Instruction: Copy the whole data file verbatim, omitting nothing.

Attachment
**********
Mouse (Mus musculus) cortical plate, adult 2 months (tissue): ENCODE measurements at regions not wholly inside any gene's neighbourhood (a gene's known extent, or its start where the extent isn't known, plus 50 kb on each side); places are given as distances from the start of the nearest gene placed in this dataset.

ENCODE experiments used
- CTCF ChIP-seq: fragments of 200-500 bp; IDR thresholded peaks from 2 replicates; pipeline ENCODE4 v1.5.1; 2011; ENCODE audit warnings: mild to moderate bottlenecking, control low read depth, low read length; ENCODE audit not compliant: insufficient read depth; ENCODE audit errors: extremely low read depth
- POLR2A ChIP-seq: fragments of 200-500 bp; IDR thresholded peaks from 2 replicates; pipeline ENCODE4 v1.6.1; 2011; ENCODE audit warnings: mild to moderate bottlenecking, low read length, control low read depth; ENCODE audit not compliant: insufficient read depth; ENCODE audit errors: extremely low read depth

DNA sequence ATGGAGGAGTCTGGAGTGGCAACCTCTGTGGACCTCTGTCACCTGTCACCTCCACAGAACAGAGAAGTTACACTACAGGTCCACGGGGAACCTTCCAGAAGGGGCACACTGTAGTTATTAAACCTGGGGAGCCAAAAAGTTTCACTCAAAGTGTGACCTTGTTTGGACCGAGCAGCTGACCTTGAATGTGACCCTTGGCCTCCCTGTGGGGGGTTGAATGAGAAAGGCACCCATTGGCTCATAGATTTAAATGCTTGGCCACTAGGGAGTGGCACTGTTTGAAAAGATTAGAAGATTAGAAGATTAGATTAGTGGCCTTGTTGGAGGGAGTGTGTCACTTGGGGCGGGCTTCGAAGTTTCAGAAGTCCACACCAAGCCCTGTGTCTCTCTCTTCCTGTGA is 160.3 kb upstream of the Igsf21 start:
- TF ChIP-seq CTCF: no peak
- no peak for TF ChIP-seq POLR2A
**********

Mouse (Mus musculus) cortical plate, adult 2 months (tissue): ENCODE measurements at regions not wholly inside any gene's neighbourhood (a gene's known extent, or its start where the extent isn't known, plus 50 kb on each side); places are given as distances from the start of the nearest gene placed in this dataset.

ENCODE experiments used
- CTCF ChIP-seq: fragments of 200-500 bp; IDR thresholded peaks from 2 replicates; pipeline ENCODE4 v1.5.1; 2011; ENCODE audit warnings: mild to moderate bottlenecking, control low read depth, low read length; ENCODE audit not compliant: insufficient read depth; ENCODE audit errors: extremely low read depth
- POLR2A ChIP-seq: fragments of 200-500 bp; IDR thresholded peaks from 2 replicates; pipeline ENCODE4 v1.6.1; 2011; ENCODE audit warnings: mild to moderate bottlenecking, low read length, control low read depth; ENCODE audit not compliant: insufficient read depth; ENCODE audit errors: extremely low read depth

DNA sequence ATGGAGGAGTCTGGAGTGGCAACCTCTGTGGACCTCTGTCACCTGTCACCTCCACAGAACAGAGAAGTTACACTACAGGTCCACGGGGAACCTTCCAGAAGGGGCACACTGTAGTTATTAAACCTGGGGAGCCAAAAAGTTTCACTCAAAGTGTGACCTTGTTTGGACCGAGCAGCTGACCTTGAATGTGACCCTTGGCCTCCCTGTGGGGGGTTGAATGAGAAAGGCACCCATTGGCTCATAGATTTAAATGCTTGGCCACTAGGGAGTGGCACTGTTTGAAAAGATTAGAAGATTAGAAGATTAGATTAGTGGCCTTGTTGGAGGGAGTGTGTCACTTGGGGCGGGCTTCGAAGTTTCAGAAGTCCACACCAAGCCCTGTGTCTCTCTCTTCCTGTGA is 160.3 kb upstream of the Igsf21 start:
- TF ChIP-seq CTCF: no peak
- no peak for TF ChIP-seq POLR2A